On 21 May 2018, Underworld announced a new project called the World of Underworld.[28] Part of the project involves reflecting on and sometimes reimagining their nearly 30 year body of work. But it also serves as an outlet for experimentation, new releases, and spontaneous creativity. The first new song released as part of the World of Underworld, "Brilliant Yes That Would Be", was recorded and mixed just days before it was released. Another new song, "Bells & Circles", was a collaboration with Iggy Pop that came out of sessions recorded a couple years earlier for possible inclusion on the T2 Trainspotting soundtrack.[29] The remaining songs from that collaboration formed a joint four-track EP Teatime Dub Encounters, released on 27 July 2018.[30]

On 1 November 2018, Underworld started a year-long experimental music-and-video project named Drift, which aimed to release the band's new and previously unreleased material on a weekly basis.[31] The full album titled Drift Series 1 was released on 1 November 2019, and concluded the band's 52 week Drift project.[32] Drift Series 1 received critical acclaim. On Metacritic, a review aggregator that assigns a normalised rating out of 100 to reviews from mainstream critics, the album received an average score of 86, based on 6 reviews, which indicates "universal acclaim".[33]

Influence on video game composers[edit]

Underworld have been mentioned as an influence by a number of video game composers, such as Nobuyoshi Sano,[34] Andrew Sega,[35] Jesper Kyd,[36] Michiel van den Bos,[37] and Rom Di Prisco.[38]


In 2008, the band participated in an album called Songs for Tibet, "to express our support for the Tibetan people... at a time when the eyes of the world are on China" (referring to the 2008 Summer Olympics in Beijing). The album was issued on 5 August via iTunes and on 19 August in music stores around the world.[39]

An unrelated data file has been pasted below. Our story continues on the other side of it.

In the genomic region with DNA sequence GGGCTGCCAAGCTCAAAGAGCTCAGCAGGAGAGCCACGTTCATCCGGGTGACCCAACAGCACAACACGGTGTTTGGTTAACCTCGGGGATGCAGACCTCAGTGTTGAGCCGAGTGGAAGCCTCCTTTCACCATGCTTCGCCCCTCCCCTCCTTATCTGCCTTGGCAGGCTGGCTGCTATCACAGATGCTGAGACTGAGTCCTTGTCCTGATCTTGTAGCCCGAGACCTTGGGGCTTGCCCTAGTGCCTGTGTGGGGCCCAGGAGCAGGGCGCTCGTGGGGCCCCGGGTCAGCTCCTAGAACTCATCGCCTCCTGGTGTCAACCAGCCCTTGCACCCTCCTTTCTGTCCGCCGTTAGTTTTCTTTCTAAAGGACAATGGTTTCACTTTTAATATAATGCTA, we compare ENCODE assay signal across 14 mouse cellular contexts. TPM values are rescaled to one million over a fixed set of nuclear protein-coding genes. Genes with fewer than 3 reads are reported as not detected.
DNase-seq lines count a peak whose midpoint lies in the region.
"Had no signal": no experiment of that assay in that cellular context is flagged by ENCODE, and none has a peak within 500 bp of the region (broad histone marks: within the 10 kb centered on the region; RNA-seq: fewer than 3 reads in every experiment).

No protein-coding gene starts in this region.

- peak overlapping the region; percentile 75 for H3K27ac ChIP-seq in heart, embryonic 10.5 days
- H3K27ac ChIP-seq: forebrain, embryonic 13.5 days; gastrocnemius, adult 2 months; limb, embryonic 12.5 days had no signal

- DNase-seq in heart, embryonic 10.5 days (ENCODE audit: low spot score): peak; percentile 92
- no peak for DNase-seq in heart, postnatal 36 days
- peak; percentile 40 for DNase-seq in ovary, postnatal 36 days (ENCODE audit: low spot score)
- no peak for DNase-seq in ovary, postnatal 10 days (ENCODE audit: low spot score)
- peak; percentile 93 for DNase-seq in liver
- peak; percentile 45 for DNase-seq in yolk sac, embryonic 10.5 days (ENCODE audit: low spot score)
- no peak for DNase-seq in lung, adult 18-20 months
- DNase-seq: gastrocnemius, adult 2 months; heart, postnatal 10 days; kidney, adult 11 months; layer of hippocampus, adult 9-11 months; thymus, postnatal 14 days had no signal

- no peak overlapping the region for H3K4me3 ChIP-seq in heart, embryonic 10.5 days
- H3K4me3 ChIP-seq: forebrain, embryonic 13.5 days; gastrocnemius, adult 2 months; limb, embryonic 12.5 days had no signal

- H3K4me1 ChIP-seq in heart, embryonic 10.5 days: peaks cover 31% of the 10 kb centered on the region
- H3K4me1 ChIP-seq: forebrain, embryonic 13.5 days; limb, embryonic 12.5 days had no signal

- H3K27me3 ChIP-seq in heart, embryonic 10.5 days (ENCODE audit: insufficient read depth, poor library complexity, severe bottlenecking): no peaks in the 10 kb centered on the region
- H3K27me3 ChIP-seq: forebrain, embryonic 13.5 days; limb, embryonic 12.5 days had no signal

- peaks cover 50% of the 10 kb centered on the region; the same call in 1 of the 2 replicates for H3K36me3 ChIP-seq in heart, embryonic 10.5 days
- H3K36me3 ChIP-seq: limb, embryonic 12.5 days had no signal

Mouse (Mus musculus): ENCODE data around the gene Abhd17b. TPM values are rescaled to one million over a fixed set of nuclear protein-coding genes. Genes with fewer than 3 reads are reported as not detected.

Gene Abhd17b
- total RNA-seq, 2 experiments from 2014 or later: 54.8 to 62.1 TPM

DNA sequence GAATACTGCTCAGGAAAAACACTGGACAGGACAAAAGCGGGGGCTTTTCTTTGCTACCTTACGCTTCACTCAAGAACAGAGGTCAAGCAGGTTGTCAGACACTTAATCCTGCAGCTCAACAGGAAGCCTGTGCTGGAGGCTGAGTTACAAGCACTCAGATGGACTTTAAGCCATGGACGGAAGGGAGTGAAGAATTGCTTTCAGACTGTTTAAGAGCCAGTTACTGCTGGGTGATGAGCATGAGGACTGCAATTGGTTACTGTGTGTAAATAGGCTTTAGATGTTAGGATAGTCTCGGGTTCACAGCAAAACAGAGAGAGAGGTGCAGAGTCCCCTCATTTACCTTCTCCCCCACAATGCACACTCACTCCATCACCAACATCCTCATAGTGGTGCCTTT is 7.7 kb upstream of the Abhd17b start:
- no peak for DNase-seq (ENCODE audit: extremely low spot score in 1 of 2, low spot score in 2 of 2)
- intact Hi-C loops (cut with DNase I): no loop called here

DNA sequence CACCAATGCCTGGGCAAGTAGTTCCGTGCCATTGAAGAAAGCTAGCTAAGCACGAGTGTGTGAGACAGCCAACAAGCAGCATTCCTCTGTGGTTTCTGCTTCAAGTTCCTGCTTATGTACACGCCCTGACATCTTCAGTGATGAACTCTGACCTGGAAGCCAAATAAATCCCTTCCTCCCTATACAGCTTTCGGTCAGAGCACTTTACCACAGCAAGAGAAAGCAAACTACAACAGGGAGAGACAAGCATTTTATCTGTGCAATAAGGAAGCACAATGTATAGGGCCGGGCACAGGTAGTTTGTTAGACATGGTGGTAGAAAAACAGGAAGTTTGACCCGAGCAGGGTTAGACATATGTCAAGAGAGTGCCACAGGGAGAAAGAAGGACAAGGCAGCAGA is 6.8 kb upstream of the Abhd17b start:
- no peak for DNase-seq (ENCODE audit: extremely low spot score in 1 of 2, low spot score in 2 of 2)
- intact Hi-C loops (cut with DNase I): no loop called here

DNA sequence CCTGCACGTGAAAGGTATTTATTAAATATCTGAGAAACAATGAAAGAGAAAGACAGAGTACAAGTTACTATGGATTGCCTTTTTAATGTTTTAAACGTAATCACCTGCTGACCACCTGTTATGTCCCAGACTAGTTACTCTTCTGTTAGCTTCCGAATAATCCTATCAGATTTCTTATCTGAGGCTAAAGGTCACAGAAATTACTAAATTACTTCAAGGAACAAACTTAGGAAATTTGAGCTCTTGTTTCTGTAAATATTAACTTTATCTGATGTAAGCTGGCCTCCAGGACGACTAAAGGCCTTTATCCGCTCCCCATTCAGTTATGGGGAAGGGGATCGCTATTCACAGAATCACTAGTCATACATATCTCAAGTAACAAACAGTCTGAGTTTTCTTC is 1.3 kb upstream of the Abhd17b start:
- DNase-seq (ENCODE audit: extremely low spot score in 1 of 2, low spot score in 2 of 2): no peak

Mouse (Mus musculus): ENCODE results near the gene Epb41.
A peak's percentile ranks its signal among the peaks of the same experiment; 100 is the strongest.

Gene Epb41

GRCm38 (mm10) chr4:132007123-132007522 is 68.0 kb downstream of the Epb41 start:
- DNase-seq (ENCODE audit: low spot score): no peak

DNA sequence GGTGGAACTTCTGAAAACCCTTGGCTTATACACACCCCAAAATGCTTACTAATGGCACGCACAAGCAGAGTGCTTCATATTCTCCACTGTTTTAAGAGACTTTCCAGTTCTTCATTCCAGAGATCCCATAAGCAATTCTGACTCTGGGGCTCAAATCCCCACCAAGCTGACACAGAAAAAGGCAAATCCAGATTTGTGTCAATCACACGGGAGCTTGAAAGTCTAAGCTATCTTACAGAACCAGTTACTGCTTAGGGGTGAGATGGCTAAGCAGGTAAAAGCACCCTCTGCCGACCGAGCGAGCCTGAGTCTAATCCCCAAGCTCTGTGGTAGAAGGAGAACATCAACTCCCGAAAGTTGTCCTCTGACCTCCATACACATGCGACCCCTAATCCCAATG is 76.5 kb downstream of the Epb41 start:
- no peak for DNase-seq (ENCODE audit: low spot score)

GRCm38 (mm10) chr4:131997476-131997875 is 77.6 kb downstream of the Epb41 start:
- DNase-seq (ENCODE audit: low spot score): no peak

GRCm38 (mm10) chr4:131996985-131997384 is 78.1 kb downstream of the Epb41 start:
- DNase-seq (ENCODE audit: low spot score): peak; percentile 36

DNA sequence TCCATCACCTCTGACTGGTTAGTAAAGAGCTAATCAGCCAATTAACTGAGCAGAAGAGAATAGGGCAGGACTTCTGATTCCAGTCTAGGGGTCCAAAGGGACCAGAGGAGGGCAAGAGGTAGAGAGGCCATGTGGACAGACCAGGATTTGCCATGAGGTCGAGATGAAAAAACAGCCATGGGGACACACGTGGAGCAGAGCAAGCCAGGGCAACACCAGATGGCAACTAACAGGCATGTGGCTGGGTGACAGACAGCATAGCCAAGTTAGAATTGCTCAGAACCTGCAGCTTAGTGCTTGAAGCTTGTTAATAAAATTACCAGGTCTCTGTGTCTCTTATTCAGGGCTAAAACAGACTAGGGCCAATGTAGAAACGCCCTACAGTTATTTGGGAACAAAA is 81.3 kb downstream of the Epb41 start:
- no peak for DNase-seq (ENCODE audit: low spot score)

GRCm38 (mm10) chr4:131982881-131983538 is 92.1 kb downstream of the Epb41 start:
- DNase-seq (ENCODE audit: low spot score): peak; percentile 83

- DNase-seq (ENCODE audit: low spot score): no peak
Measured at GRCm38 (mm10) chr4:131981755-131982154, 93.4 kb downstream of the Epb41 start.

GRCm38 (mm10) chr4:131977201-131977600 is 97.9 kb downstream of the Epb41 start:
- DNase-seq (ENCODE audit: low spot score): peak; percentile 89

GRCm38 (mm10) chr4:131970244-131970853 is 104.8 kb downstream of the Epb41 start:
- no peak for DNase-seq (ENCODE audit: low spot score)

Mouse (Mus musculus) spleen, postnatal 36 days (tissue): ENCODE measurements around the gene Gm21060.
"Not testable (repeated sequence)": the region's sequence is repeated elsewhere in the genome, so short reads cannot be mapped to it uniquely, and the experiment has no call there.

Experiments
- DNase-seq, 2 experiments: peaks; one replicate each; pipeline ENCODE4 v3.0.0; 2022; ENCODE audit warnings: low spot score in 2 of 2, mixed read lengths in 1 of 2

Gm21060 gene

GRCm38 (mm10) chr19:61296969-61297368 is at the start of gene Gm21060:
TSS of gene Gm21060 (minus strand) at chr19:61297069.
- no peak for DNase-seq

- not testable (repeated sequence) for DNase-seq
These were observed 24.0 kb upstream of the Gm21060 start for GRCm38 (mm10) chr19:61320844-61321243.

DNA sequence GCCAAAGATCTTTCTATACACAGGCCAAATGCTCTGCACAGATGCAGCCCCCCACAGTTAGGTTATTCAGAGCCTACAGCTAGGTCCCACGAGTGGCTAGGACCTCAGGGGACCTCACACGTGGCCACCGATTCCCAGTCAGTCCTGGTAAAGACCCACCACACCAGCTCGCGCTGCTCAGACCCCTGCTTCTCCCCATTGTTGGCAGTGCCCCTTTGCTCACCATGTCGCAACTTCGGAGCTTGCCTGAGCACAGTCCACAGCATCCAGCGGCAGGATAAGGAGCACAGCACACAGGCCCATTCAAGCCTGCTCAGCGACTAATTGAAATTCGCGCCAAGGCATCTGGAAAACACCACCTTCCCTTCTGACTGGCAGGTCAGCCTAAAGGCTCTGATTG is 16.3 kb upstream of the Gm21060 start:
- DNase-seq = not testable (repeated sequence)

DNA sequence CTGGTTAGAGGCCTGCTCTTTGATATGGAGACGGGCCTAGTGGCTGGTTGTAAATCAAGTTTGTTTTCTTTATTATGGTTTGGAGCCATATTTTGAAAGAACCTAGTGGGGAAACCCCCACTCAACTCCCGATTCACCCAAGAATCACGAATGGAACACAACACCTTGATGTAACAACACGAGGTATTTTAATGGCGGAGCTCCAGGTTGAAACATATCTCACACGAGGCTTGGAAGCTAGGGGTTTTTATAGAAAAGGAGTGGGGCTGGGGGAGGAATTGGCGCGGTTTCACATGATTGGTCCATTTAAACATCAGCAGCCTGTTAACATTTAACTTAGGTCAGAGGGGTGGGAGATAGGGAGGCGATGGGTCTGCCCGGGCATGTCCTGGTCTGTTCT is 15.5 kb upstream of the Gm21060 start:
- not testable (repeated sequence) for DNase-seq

Studio albums


  • 2005 – Lovely Broken Thing
  • 2005 – Pizza for Eggs
  • 2006 – I'm a Big Sister, and I'm a Girl, and I'm a Princess, and This Is My Horse
  • 2006 – The Misterons Mix

Band members[edit]

Current members

  • Karl Hyde – vocals, guitars (1987–present)
  • Rick Smith – keyboards and mixing, backing vocals (1987–present)

Former members

  • Bryn Burrows – drums (1987–1988)
  • Alfie Thomas – guitars, keyboards, bass (1987–1990)
  • Baz Allen – bass (1987–1990)
  • Pascal Consoli – drums (1989–1990)
  • Darren Emerson – keyboards and mixing (1990–2000)

Touring members

  • Darren Price – keyboards and mixing (2005–2016)[40]


  1. ^ "Underworld: Reborn slippy", The Independent, 19 November 2006, Retrieved on 24 January 2014
  2. ^ Hugh, Montgomery. "How We Met: Rick Smith & Karl Hyde". The Independent. Retrieved 9 October 2017.
  3. ^ Dorian, Lynskey (9 October 2014). "Underworld's Dubnobass ... 20 years on". The Guardian. Retrieved 9 October 2017.
  4. ^ "Freur". AllMusic. Retrieved 9 October 2017.
  5. ^ a b Lynskey, Dorian (9 October 2014). "Underworld's Dubnobass ... 20 years on". Theguardian.com. Retrieved 9 October 2014.
  6. ^ "Vanilla Sky (2001)". IMDb.com.
  7. ^ "Underworld". Vimeo. 1999. Retrieved 11 October 2022.